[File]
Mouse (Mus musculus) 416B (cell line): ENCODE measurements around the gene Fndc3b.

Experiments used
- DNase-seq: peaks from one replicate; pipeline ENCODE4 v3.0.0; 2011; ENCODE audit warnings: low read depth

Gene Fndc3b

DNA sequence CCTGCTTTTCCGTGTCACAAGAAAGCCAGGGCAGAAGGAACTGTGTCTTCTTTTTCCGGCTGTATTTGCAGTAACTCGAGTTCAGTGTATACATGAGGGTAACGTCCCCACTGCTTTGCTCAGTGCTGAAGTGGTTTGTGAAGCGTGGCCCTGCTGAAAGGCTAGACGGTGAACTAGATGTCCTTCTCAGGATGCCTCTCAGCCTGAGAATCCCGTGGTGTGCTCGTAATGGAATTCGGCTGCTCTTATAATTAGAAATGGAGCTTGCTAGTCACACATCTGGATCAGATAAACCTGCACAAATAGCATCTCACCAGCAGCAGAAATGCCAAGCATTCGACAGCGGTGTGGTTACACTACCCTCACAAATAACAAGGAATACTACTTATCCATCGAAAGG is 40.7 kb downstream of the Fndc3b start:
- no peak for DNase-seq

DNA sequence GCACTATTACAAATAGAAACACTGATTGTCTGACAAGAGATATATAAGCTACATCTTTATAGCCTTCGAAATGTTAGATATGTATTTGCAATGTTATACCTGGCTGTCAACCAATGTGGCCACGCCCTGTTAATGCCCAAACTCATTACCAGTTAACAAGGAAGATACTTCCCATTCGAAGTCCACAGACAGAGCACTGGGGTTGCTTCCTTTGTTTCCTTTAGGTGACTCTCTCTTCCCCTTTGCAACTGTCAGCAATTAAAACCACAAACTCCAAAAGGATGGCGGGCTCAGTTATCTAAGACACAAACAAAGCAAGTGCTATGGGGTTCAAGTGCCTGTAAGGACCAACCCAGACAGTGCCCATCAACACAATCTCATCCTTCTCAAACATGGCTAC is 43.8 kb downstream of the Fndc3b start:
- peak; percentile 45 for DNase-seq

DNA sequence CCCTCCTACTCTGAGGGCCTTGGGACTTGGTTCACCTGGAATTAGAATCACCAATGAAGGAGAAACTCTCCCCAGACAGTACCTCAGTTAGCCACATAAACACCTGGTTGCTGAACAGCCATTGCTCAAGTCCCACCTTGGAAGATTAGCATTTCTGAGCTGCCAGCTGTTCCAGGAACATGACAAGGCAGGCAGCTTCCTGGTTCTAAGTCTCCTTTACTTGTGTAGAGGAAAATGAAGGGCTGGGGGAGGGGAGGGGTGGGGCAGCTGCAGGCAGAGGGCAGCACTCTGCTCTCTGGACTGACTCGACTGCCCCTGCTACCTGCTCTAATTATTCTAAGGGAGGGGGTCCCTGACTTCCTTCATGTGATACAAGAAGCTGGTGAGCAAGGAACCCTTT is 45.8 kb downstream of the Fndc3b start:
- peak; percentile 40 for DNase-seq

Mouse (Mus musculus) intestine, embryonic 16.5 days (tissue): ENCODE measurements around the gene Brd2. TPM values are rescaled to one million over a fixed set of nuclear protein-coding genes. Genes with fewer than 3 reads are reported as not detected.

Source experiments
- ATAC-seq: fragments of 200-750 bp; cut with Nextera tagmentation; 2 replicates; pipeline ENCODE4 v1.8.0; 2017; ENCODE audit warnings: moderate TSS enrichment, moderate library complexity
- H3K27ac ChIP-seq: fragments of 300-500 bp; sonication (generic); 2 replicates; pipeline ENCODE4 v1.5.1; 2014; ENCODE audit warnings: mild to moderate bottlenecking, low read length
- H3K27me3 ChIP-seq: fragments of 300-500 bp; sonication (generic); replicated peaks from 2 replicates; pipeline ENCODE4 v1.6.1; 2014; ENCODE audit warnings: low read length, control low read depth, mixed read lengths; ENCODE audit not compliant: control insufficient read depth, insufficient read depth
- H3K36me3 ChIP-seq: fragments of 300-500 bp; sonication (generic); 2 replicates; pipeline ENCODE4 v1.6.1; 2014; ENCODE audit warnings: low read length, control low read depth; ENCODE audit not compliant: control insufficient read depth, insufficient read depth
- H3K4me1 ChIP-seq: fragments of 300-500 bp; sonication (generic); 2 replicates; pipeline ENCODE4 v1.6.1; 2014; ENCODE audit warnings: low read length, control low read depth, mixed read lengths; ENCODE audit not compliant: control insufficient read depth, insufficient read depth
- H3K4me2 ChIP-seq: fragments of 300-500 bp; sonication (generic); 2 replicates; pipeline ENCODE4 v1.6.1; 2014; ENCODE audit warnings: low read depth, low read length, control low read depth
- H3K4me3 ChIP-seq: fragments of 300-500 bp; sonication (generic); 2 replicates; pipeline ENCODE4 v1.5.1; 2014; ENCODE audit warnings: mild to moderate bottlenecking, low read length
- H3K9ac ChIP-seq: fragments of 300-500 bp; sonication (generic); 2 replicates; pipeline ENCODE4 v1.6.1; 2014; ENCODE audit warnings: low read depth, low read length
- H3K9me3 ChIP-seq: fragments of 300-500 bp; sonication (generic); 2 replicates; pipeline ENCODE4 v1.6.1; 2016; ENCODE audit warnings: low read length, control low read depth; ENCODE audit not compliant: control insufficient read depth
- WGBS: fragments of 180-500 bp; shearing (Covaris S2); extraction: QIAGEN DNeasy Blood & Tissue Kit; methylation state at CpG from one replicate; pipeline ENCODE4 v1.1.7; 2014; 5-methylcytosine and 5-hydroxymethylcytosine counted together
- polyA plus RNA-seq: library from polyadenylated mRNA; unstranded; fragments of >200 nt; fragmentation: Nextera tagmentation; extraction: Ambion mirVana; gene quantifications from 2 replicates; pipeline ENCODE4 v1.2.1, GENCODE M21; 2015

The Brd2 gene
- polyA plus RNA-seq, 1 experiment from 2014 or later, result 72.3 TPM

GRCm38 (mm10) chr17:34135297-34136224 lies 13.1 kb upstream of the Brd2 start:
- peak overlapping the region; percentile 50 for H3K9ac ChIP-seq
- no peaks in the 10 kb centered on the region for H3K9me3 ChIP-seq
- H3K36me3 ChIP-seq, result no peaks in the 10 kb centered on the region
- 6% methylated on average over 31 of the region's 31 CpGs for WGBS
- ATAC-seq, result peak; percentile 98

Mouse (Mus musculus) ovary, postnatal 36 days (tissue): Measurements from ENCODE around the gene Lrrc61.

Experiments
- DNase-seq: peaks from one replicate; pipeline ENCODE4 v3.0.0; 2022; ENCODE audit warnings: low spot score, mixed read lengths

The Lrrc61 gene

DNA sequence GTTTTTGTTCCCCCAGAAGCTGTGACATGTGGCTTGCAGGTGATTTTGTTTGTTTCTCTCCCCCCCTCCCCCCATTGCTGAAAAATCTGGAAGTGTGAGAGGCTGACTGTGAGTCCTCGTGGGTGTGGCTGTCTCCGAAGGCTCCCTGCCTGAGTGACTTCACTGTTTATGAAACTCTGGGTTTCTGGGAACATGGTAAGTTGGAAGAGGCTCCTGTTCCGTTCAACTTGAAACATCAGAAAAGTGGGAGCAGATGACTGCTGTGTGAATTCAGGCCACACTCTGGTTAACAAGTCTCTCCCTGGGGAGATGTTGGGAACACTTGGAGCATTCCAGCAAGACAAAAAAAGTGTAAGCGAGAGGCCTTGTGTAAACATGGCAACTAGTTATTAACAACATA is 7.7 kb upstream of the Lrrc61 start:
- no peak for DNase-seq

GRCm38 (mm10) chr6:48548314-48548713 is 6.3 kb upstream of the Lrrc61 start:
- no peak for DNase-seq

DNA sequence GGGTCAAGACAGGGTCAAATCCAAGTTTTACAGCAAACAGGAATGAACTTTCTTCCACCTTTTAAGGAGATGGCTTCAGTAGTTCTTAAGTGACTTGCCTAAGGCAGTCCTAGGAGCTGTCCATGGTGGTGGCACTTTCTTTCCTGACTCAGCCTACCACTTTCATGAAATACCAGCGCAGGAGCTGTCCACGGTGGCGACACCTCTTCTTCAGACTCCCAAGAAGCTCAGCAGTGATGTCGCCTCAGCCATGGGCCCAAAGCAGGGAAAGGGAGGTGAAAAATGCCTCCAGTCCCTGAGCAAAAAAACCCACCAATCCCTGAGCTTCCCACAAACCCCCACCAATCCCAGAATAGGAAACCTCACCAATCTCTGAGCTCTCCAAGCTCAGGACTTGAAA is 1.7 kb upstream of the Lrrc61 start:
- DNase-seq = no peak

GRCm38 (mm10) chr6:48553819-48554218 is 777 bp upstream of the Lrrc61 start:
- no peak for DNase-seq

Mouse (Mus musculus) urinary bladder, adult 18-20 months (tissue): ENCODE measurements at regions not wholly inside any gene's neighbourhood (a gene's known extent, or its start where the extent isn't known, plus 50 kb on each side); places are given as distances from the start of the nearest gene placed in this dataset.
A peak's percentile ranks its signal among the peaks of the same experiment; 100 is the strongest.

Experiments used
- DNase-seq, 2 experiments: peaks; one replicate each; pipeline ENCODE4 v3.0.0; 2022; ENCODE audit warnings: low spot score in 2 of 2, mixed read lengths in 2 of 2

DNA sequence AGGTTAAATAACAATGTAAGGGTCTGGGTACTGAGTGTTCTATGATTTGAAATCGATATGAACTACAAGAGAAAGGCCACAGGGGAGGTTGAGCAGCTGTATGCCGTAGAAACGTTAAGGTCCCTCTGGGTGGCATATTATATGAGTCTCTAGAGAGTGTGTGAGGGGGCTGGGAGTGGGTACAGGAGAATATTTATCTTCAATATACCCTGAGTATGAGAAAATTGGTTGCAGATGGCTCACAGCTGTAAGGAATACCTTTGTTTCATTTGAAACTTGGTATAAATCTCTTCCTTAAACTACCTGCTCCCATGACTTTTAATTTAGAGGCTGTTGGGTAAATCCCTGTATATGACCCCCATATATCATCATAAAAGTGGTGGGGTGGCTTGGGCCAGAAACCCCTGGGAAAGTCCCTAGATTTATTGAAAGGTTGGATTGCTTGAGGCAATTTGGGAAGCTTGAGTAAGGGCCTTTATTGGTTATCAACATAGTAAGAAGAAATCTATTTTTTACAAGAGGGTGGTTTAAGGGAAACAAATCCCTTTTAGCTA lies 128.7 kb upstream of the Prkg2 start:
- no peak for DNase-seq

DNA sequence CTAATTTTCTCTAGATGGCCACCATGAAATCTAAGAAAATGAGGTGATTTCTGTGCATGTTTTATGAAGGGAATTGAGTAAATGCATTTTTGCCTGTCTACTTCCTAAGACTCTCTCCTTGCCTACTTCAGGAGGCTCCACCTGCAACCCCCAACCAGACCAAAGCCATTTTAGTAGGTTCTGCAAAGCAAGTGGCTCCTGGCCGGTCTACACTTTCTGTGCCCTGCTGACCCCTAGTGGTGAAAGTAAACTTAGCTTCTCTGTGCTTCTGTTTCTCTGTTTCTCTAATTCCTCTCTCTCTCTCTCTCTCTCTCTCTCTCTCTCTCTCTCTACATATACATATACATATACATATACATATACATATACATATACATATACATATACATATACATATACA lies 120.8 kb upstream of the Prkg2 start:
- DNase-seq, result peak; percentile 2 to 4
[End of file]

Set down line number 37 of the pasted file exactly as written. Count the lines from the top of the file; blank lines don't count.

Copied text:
- no peak for DNase-seq